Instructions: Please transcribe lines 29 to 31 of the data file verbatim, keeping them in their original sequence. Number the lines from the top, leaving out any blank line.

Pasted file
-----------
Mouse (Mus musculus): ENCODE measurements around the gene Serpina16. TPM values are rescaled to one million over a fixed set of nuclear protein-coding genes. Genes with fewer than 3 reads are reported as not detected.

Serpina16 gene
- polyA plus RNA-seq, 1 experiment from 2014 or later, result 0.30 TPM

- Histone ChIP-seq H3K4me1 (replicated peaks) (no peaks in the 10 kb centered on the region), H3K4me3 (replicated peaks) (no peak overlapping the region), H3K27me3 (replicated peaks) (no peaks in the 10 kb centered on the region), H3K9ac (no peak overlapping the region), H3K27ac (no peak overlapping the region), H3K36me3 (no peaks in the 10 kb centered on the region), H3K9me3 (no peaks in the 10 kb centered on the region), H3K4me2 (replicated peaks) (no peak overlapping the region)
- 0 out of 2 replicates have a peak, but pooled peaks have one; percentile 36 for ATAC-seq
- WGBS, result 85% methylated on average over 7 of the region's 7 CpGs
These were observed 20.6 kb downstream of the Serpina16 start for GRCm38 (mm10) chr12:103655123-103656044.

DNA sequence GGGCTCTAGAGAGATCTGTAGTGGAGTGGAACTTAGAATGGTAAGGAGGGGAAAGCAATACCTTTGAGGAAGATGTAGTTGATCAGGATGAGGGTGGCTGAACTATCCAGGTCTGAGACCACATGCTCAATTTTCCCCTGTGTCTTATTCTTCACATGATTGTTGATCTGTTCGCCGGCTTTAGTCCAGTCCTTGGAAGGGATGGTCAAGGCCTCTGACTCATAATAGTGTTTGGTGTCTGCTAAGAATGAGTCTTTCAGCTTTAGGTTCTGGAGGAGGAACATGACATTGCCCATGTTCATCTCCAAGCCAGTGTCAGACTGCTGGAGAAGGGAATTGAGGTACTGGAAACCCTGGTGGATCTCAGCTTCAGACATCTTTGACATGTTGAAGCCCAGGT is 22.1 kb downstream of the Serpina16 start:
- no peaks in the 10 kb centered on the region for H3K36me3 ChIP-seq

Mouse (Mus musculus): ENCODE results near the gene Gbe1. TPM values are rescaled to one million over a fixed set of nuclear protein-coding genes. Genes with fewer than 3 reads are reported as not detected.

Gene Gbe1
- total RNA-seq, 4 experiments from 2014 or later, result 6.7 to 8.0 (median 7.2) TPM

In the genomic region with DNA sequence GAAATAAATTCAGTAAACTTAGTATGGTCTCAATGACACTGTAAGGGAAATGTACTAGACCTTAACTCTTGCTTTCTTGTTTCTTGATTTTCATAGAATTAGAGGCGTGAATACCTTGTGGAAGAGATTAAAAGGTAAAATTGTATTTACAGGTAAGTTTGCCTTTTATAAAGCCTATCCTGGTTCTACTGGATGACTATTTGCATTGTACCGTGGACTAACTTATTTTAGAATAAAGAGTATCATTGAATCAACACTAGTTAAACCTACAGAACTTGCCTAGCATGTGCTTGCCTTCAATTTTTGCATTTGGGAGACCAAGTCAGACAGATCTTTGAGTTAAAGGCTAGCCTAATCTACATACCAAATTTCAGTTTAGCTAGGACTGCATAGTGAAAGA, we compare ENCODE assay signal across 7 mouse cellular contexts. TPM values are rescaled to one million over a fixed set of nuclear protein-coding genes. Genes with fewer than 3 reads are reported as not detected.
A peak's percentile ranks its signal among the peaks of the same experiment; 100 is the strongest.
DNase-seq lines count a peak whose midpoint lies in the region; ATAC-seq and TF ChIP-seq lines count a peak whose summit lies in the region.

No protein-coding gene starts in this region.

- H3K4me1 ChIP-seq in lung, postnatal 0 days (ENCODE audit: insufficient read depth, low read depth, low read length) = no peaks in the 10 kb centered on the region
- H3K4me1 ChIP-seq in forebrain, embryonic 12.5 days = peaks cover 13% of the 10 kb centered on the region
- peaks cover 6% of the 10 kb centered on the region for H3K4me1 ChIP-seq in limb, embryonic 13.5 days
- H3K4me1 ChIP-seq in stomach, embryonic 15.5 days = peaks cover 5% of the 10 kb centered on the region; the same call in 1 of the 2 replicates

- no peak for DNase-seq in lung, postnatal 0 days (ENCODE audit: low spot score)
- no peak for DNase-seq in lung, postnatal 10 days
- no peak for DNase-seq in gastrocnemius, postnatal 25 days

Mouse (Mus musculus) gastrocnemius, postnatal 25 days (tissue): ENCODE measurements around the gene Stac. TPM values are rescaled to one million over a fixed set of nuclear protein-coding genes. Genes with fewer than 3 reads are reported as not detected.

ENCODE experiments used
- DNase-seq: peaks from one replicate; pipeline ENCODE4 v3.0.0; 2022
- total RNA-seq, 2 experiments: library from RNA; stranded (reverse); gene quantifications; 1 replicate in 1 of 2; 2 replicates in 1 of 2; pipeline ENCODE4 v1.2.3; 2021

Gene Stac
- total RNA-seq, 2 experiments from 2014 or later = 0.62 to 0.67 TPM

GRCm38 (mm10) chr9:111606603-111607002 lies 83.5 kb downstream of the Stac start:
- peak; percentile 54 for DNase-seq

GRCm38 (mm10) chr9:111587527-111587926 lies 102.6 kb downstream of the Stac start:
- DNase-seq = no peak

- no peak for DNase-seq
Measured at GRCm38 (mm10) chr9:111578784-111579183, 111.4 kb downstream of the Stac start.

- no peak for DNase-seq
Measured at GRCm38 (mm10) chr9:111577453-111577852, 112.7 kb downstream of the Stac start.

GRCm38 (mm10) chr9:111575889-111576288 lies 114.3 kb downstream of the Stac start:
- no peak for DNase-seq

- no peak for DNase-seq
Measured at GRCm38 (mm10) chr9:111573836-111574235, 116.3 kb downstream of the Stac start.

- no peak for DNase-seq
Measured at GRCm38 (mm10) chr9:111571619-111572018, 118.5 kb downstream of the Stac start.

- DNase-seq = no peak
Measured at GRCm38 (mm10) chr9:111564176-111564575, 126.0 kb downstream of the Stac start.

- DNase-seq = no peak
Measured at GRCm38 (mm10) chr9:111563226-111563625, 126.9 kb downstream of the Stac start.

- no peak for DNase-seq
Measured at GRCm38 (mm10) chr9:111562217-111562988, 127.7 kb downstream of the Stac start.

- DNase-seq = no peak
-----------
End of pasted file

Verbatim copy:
- total RNA-seq, 2 experiments from 2014 or later = 0.62 to 0.67 TPM

GRCm38 (mm10) chr9:111606603-111607002 lies 83.5 kb downstream of the Stac start:
- peak; percentile 54 for DNase-seq